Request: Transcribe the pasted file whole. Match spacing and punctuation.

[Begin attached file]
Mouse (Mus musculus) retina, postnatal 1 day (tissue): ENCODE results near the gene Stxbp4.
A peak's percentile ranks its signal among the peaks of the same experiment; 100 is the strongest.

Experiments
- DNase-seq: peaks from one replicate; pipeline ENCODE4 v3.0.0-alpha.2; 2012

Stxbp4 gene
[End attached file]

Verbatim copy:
Mouse (Mus musculus) retina, postnatal 1 day (tissue): ENCODE results near the gene Stxbp4.
A peak's percentile ranks its signal among the peaks of the same experiment; 100 is the strongest.

Experiments
- DNase-seq: peaks from one replicate; pipeline ENCODE4 v3.0.0-alpha.2; 2012

Stxbp4 gene